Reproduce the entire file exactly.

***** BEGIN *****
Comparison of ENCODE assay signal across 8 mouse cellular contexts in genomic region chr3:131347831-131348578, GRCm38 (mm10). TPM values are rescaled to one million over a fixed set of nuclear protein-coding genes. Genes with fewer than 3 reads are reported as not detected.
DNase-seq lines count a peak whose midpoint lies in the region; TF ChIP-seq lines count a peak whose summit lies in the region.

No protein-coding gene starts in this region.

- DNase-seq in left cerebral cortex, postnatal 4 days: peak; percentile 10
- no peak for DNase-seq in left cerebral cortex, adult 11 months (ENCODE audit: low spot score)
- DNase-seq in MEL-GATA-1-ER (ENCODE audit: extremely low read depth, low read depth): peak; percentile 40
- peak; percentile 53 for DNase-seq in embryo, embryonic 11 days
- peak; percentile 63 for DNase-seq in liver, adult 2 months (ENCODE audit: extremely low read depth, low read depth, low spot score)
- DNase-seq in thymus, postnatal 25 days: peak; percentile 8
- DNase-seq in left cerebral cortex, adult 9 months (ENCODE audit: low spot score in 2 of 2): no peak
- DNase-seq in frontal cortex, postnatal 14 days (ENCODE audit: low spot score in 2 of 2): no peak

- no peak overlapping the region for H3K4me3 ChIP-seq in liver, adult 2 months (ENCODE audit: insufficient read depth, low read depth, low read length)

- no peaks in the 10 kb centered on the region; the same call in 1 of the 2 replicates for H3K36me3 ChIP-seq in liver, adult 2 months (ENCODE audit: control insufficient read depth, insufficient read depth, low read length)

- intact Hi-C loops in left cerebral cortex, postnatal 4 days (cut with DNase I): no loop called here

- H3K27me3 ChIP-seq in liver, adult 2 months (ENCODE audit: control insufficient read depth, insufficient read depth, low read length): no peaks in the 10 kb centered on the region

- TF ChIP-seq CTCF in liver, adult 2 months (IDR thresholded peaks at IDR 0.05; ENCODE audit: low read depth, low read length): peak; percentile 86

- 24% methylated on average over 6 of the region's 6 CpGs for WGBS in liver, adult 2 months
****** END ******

Comparison of ENCODE assay signal across 8 mouse cellular contexts in genomic region chr3:131347831-131348578, GRCm38 (mm10). TPM values are rescaled to one million over a fixed set of nuclear protein-coding genes. Genes with fewer than 3 reads are reported as not detected.
DNase-seq lines count a peak whose midpoint lies in the region; TF ChIP-seq lines count a peak whose summit lies in the region.

No protein-coding gene starts in this region.

- DNase-seq in left cerebral cortex, postnatal 4 days: peak; percentile 10
- no peak for DNase-seq in left cerebral cortex, adult 11 months (ENCODE audit: low spot score)
- DNase-seq in MEL-GATA-1-ER (ENCODE audit: extremely low read depth, low read depth): peak; percentile 40
- peak; percentile 53 for DNase-seq in embryo, embryonic 11 days
- peak; percentile 63 for DNase-seq in liver, adult 2 months (ENCODE audit: extremely low read depth, low read depth, low spot score)
- DNase-seq in thymus, postnatal 25 days: peak; percentile 8
- DNase-seq in left cerebral cortex, adult 9 months (ENCODE audit: low spot score in 2 of 2): no peak
- DNase-seq in frontal cortex, postnatal 14 days (ENCODE audit: low spot score in 2 of 2): no peak

- no peak overlapping the region for H3K4me3 ChIP-seq in liver, adult 2 months (ENCODE audit: insufficient read depth, low read depth, low read length)

- no peaks in the 10 kb centered on the region; the same call in 1 of the 2 replicates for H3K36me3 ChIP-seq in liver, adult 2 months (ENCODE audit: control insufficient read depth, insufficient read depth, low read length)

- intact Hi-C loops in left cerebral cortex, postnatal 4 days (cut with DNase I): no loop called here

- H3K27me3 ChIP-seq in liver, adult 2 months (ENCODE audit: control insufficient read depth, insufficient read depth, low read length): no peaks in the 10 kb centered on the region

- TF ChIP-seq CTCF in liver, adult 2 months (IDR thresholded peaks at IDR 0.05; ENCODE audit: low read depth, low read length): peak; percentile 86

- 24% methylated on average over 6 of the region's 6 CpGs for WGBS in liver, adult 2 months